In Which Marian Call is Remarkably Clear-Eyed and Sensible About Kickstarter Projects

Musician Marian Call, who is currently Kickstarting her upcoming album, has written a long piece on her blog about what it takes to Kickstart a project, and — critically — throws in numbers and figures to back up her thoughts and comments. The result is a genuinely super-useful piece that should be required reading for anyone thinking of crowdfunding a project, no matter the size. Marian is very smart and very on point. Go learn from her.

On a personal note, Marian confirms that the amount of work involved in successfully pulling of a Kickstarter-like crowdfunding project is immense, which is a primary reason I have to date avoided doing anything like it. I can barely get it together to put on pants in the morning. To deal with the sustained effort of everything a successful Kickstarter project entails? Well, damn. I’d curl up in a ball and cry. There’s a reason I’m happy to be working with a publisher.

Also, did I mention that Marian’s most recent Kickstarter is still in play with just under two days to go from the posting of this entry? She’s a pretty awesome singer and songwriter. Maybe you should get in on this action, is what I’m saying. I have.

12 thoughts on “In Which Marian Call is Remarkably Clear-Eyed and Sensible About Kickstarter Projects

  1. The e-book and Big River reviews are respectively, timely and hilarious. Well done, all! And, good well done!

  2. “There’s a reason I’m happy to be working with a publisher.”

    I’m sure there are a million of them.

  3. Thank you for reminding me that it’s not too late to back Marian’s kickstarter. I didn’t do it when I first saw it, and I almost forgot to go back to it :-)

  4. The problem is that publishers are a different huddle than a kickstarter. I have a good friend who has had several short stories published but can’t find a publisher for his first novel. He is going kickstarter because, even as much work as it is, it is something he can make happen with his own labor whereas he can’t create a publisher.

  5. That KS link has been going around but I don’t want to click on it because I still haven’t fulfilled the last reward for my own KS from nearly two years ago.

    Yeah, it was a crapton of work, both before hand and after. I was lucky in that mine was extremely successful, but even if I were somehow guaranteed another 500% of goal, I would prefer to go with a publisher. I sacrificed a lot of writing time making videos and budgeting and so on. I’d like to have that time back.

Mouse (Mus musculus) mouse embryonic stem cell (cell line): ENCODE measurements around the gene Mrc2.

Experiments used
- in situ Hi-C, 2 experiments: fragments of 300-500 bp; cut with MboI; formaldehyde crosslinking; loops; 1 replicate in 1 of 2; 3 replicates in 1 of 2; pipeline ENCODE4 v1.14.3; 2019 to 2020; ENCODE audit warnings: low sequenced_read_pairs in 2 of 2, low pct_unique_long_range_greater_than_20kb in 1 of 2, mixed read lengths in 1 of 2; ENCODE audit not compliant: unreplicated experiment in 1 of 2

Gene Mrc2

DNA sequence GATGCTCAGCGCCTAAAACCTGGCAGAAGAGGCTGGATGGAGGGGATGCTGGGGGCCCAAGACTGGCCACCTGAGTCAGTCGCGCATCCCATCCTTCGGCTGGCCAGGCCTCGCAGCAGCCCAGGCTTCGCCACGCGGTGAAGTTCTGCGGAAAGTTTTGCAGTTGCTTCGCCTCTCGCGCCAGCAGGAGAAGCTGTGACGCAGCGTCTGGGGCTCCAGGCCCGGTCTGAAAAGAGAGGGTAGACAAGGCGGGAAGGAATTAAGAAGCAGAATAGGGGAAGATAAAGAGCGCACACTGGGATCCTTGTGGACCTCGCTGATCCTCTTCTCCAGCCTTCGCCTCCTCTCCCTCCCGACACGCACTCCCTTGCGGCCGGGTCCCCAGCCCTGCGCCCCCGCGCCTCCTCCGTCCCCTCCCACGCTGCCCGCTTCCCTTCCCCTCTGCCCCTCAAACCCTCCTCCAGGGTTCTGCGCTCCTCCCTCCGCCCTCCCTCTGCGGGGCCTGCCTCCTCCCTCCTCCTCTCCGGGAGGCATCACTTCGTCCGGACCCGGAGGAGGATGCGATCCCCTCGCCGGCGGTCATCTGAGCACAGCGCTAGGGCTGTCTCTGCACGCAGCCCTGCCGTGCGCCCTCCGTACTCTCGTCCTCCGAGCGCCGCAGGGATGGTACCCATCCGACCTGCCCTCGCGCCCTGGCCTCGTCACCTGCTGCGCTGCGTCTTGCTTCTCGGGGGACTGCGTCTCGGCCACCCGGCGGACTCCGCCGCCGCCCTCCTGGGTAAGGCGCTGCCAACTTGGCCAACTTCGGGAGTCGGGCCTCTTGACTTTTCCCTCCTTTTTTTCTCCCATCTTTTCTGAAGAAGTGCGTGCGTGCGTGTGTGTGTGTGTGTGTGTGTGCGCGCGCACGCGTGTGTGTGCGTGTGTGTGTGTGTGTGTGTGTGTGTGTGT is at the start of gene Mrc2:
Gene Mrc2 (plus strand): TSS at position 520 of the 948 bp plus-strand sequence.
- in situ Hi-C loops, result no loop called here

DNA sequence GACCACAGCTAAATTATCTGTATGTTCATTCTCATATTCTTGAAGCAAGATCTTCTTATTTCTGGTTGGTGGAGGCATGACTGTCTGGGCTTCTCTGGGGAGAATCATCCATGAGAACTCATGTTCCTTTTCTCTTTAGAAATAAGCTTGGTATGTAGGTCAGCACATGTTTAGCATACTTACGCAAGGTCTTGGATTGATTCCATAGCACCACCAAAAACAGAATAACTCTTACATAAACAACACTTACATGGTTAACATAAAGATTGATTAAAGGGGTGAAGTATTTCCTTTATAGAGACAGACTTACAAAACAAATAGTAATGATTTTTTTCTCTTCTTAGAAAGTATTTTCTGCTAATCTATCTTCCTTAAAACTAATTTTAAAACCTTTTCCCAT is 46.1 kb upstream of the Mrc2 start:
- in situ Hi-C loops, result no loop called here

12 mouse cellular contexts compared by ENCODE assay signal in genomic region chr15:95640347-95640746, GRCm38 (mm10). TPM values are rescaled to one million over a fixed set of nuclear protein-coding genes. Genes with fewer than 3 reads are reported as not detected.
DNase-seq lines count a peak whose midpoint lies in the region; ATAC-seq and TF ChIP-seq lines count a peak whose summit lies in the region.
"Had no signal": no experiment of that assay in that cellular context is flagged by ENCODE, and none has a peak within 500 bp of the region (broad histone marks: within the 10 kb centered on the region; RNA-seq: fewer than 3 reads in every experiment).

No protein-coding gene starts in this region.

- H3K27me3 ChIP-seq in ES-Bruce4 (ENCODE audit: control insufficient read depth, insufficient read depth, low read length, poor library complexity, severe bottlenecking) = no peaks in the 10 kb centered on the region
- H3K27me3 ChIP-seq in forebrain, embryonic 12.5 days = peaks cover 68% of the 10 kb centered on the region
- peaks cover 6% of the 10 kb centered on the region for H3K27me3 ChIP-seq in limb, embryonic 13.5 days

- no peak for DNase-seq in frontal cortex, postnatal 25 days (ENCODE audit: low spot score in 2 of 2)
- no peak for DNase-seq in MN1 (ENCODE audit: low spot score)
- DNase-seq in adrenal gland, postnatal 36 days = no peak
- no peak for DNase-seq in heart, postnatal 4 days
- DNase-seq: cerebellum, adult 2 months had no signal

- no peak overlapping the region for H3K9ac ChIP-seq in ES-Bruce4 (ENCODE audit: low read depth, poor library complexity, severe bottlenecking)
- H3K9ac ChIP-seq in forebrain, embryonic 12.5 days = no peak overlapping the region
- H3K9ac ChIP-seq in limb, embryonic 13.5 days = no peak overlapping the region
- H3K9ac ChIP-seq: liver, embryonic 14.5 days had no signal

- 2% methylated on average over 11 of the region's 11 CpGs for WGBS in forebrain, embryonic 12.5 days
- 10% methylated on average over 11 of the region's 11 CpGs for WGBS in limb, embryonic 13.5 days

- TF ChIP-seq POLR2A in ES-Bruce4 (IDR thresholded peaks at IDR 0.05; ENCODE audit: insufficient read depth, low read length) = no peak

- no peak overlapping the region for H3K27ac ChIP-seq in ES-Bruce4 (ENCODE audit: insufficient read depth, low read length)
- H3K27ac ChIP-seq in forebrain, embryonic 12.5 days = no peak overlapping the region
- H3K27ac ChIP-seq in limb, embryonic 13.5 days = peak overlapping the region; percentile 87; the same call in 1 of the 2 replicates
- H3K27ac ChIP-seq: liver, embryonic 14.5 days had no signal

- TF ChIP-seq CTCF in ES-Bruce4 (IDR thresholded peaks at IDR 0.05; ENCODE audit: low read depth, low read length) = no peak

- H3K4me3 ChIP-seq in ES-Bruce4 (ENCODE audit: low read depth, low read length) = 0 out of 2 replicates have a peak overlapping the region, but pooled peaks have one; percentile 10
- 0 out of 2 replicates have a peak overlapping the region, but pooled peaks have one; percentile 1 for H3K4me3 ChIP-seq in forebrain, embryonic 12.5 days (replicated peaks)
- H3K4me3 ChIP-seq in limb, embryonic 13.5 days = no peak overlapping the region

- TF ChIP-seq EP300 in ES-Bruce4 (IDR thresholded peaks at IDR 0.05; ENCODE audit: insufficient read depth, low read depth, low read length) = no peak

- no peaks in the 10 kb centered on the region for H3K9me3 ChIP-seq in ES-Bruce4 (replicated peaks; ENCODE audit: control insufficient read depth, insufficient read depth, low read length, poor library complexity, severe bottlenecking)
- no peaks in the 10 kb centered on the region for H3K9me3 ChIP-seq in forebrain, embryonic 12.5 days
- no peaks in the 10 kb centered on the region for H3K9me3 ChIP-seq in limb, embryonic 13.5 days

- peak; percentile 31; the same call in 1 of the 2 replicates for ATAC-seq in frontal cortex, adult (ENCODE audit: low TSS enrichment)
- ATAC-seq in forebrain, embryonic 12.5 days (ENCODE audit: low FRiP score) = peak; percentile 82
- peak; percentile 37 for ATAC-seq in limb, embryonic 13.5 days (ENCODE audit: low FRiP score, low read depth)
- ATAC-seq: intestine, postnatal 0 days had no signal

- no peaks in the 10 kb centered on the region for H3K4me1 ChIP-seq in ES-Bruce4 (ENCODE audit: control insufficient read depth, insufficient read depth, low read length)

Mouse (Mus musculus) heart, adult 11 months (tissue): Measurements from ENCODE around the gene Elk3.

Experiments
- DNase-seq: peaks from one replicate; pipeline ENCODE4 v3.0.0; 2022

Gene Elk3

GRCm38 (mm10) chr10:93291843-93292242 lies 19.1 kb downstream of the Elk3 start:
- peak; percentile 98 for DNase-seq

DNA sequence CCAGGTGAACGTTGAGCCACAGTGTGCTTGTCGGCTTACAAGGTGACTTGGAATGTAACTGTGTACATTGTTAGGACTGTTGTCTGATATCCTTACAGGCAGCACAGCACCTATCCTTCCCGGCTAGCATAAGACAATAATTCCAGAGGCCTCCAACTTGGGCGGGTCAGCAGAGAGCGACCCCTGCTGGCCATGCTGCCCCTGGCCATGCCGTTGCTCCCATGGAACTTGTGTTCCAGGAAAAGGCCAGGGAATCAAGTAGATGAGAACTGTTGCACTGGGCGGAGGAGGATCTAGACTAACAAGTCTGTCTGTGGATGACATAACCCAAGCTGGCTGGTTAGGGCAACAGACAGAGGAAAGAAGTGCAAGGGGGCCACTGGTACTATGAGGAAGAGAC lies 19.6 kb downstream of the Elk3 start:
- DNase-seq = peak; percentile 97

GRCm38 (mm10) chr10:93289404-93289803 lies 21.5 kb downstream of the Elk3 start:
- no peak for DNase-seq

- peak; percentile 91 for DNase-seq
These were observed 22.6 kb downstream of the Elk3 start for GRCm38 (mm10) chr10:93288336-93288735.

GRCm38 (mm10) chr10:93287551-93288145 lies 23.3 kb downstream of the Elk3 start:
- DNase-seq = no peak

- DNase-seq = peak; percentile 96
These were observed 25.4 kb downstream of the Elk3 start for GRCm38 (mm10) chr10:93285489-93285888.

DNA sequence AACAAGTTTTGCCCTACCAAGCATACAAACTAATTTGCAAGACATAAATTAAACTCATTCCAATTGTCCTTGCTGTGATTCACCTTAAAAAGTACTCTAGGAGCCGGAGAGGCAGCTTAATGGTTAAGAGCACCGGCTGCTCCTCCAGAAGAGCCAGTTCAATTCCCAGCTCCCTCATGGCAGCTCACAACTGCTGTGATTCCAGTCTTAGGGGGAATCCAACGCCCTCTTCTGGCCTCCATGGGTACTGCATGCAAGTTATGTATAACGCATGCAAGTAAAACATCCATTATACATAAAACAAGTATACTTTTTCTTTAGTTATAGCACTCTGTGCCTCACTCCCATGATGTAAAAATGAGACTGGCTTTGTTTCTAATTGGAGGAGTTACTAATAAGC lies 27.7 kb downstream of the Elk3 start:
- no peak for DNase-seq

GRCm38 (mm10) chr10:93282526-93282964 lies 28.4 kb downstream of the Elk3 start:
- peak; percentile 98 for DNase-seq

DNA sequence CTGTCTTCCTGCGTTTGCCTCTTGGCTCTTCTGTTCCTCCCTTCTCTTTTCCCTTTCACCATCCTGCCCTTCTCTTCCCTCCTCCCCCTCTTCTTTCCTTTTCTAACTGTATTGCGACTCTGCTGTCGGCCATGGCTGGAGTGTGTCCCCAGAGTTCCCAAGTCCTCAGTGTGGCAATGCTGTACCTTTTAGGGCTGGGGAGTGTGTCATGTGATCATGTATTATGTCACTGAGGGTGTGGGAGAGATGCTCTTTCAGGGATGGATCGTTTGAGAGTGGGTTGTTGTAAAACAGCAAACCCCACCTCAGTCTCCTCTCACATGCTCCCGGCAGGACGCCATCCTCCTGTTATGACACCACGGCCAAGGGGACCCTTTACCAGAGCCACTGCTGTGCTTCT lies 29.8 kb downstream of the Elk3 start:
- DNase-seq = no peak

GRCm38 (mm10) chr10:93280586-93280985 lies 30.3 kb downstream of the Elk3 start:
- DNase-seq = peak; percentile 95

6. I have several friends who’ve run very successful Kickstarters, in some cases more than one, and they are in every case the hardest-working artists, musicians, writers I have ever known. And I know quite a few.

  7. This reminds me of the one-question IQ test on the guide to flaming website. The question is, “Are you an internet troll?” If one answers yes, the result: “You have an IQ of 150. Congratulations! That’s genius level!”

  8. @Harry I’m sure, as a backer of your Kickstarter, whoever hasn’t gotten their reward yet will forgive you. An update for them might be due. ;)

    I backed Miriam a couple weeks ago when a friend backed her and it hit my radar, She runs a fantastic Kickstarter. I’m a bit of an addict so I’ve seen a lot of projects.

  9. Absolutely agree. I’m self-pubbing my novel (available now! Buy many!!!) and looked at crowd funding. It was way more complicated and expensive than I wanted to deal with. Instead, I have figured out how much money I can afford to lose, and that’s my budget. If I actually make money – well, that will be a delightful surprise!

  10. Thanks for linking this, and for previously linking the Doubleclicks’ similarly extensive Kickstarter How To. I expect to do a campaign sometime, in a year or two, but I know I’ll want my email list to be in the 5,000-10,000 range. Which it isn’t yet.

Comments are closed.